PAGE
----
This play marks the difference between two different worlds, the medieval era and the Renaissance. The protagonist of the play is defined as a “Renaissance man”. The Renaissance was a movement that emphasized the individual instead of God, as it had been for ages. It was a complete change from the medieval era, in which God was the center of the universe and everything was about religion. In the new era people started to focus on other matters, and science, reason and logic became more important than religion.
Here is where Dr. Faustus is set. He is a scholar who does not have enough with learning about typical subjects, he wants more. He wants to learn and acquire more knowledge about things that are beyond. The era before him was a time of restrictions and prohibitions and of the suppression that religion implied. The things that should be believed were imposed and no one could question them. Now the world was experiencing a huge change, as they started to create new thoughts, and study new fields that had been hidden for so long. From the moment the character is introduced we know that he is tremendously ambitious and that he is not going to accept any of those limits that were imposed before. He puts down the medieval beliefs in his speeches. I think the play goes parallel to the issues of this new evolution that was taking place. People started to realize that there was much more to know about the world than what the church said, and they opened their minds to new horizons. The same happens to Dr. Faustus. He wants to learn about the fields he does not know, he wants to extend his knowledge beyond everybody else.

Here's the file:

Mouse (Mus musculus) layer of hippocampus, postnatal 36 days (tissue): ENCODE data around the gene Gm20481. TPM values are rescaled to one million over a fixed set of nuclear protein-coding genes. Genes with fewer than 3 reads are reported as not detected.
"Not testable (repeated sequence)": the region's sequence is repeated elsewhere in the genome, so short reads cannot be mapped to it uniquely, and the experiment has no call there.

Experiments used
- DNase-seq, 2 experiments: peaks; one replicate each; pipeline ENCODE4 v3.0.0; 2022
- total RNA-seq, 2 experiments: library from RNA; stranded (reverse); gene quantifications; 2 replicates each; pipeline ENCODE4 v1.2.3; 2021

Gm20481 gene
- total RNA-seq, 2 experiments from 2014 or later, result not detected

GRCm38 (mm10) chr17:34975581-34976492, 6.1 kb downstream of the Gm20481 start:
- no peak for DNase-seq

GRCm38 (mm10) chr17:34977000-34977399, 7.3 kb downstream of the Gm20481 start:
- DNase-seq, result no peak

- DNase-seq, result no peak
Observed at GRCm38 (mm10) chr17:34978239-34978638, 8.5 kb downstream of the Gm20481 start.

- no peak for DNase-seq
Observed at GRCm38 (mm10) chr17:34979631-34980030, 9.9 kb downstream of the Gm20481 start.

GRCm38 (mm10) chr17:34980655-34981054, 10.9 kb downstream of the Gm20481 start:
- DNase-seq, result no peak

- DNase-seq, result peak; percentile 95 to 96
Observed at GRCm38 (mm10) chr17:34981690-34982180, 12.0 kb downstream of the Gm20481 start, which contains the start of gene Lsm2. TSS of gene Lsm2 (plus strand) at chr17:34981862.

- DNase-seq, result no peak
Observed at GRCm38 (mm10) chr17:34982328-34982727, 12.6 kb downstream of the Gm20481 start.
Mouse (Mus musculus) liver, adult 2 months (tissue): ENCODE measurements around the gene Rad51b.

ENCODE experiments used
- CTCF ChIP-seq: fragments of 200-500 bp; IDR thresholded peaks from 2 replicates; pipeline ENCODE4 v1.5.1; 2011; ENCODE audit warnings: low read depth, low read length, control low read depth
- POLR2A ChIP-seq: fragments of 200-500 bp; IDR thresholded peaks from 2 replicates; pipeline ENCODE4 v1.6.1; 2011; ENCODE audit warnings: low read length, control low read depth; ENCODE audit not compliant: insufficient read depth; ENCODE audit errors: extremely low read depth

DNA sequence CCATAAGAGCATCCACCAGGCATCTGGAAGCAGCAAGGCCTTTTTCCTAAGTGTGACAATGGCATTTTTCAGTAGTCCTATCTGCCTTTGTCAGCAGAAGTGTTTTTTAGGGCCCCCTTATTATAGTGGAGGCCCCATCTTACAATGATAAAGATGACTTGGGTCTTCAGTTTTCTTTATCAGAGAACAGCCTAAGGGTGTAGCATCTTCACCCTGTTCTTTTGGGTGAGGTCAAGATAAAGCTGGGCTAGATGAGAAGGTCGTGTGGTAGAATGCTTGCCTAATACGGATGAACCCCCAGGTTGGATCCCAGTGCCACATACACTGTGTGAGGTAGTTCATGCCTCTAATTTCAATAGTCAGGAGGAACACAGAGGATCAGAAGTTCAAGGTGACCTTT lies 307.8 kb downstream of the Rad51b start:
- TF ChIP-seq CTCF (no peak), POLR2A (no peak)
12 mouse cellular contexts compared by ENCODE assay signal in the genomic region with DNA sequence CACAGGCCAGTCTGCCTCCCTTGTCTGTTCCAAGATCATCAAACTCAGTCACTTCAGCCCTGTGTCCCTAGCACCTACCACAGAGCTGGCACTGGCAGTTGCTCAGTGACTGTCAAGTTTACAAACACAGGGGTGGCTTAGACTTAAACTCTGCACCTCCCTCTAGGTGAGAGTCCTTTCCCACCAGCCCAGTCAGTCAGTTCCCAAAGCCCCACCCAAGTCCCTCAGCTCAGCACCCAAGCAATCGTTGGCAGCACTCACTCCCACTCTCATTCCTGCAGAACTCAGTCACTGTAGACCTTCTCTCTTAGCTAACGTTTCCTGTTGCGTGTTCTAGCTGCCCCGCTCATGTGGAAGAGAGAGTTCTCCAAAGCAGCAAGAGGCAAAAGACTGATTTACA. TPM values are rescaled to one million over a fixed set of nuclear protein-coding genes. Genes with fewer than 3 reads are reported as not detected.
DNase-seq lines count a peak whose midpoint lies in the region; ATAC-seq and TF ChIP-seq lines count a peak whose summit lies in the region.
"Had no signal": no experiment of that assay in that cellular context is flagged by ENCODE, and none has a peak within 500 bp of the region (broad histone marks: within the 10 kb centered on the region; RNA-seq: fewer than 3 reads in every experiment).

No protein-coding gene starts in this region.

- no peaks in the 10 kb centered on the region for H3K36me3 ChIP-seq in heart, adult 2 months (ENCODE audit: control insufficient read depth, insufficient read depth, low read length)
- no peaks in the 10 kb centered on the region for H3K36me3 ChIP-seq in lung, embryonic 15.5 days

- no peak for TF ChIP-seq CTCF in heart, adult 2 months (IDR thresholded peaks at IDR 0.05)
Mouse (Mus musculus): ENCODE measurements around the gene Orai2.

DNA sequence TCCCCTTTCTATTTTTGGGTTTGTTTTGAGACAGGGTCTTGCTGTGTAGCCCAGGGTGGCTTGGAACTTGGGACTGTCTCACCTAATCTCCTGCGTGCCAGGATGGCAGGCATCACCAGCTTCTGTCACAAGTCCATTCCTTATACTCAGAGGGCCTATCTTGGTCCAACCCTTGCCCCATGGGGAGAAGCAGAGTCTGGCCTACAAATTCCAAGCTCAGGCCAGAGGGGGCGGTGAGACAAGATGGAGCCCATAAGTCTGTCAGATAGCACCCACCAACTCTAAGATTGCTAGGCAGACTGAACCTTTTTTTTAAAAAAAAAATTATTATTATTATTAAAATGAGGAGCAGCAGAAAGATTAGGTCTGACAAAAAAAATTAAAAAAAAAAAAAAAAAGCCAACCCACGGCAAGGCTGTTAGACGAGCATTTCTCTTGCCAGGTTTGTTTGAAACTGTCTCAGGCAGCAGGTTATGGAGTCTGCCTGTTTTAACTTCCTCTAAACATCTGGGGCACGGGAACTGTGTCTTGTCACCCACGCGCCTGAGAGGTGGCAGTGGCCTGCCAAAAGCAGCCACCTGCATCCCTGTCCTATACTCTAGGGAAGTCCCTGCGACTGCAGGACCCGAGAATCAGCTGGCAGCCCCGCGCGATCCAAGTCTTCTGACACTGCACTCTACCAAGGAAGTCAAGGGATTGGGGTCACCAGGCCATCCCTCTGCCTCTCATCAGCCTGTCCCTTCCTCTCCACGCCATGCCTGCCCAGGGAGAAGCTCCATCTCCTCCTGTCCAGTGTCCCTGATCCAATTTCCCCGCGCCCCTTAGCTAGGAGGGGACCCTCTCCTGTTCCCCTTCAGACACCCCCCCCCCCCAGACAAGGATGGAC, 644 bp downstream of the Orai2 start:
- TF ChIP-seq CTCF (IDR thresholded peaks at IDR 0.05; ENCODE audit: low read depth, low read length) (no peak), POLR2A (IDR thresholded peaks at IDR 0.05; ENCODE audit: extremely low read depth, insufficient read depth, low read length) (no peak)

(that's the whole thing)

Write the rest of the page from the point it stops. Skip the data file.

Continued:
When people in the medieval era started changing their minds it was a great revolution. The ones who really believed in what they had were completely against it, and it caused a big dispute. This play deals with both worlds, and it also creates a dilemma.
Dr. Faustus is a Renaissance character...